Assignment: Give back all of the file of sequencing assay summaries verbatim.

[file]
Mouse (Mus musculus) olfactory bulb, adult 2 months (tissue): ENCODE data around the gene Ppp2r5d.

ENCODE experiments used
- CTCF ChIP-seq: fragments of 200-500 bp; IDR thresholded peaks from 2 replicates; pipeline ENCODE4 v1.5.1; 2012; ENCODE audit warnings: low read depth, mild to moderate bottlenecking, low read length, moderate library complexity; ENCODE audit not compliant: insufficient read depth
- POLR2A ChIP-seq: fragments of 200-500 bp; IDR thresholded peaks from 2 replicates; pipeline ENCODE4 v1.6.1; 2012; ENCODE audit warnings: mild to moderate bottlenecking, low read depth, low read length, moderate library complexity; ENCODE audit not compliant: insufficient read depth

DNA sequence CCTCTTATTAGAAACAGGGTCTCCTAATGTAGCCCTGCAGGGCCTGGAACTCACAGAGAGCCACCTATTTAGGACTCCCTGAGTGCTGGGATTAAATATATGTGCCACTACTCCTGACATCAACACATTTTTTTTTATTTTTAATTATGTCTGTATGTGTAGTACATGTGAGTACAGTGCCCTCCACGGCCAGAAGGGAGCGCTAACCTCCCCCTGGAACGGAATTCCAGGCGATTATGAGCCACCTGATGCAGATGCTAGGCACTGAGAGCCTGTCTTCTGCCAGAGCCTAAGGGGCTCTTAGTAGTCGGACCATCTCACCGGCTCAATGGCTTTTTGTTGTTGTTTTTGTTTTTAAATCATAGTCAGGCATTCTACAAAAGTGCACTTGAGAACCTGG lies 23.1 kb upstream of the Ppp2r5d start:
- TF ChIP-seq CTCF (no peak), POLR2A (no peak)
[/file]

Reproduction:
Mouse (Mus musculus) olfactory bulb, adult 2 months (tissue): ENCODE data around the gene Ppp2r5d.

ENCODE experiments used
- CTCF ChIP-seq: fragments of 200-500 bp; IDR thresholded peaks from 2 replicates; pipeline ENCODE4 v1.5.1; 2012; ENCODE audit warnings: low read depth, mild to moderate bottlenecking, low read length, moderate library complexity; ENCODE audit not compliant: insufficient read depth
- POLR2A ChIP-seq: fragments of 200-500 bp; IDR thresholded peaks from 2 replicates; pipeline ENCODE4 v1.6.1; 2012; ENCODE audit warnings: mild to moderate bottlenecking, low read depth, low read length, moderate library complexity; ENCODE audit not compliant: insufficient read depth

DNA sequence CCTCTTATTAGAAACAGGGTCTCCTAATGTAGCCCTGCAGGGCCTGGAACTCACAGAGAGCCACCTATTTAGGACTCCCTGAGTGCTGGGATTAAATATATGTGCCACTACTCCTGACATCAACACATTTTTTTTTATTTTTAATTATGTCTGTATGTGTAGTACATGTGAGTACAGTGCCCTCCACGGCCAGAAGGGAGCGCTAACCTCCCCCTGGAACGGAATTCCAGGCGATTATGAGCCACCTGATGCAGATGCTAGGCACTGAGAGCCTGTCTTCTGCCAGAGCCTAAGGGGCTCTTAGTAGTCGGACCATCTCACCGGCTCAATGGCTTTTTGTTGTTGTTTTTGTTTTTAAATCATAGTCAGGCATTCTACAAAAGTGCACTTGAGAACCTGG lies 23.1 kb upstream of the Ppp2r5d start:
- TF ChIP-seq CTCF (no peak), POLR2A (no peak)